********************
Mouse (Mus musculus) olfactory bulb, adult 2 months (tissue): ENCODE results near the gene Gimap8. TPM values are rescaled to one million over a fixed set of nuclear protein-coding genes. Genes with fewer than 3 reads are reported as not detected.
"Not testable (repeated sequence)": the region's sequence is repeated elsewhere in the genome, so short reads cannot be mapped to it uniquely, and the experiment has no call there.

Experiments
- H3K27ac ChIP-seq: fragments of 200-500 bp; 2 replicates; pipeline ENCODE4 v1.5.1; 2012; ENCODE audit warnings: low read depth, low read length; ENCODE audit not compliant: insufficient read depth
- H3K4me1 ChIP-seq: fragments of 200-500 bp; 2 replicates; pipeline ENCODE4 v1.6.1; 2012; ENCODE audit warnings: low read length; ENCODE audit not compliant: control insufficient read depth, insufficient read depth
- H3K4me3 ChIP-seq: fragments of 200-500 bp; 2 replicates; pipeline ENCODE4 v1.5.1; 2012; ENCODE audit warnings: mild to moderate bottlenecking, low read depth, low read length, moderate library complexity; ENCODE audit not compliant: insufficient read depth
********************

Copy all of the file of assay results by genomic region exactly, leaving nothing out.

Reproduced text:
Mouse (Mus musculus) olfactory bulb, adult 2 months (tissue): ENCODE results near the gene Gimap8. TPM values are rescaled to one million over a fixed set of nuclear protein-coding genes. Genes with fewer than 3 reads are reported as not detected.
"Not testable (repeated sequence)": the region's sequence is repeated elsewhere in the genome, so short reads cannot be mapped to it uniquely, and the experiment has no call there.

Experiments
- H3K27ac ChIP-seq: fragments of 200-500 bp; 2 replicates; pipeline ENCODE4 v1.5.1; 2012; ENCODE audit warnings: low read depth, low read length; ENCODE audit not compliant: insufficient read depth
- H3K4me1 ChIP-seq: fragments of 200-500 bp; 2 replicates; pipeline ENCODE4 v1.6.1; 2012; ENCODE audit warnings: low read length; ENCODE audit not compliant: control insufficient read depth, insufficient read depth
- H3K4me3 ChIP-seq: fragments of 200-500 bp; 2 replicates; pipeline ENCODE4 v1.5.1; 2012; ENCODE audit warnings: mild to moderate bottlenecking, low read depth, low read length, moderate library complexity; ENCODE audit not compliant: insufficient read depth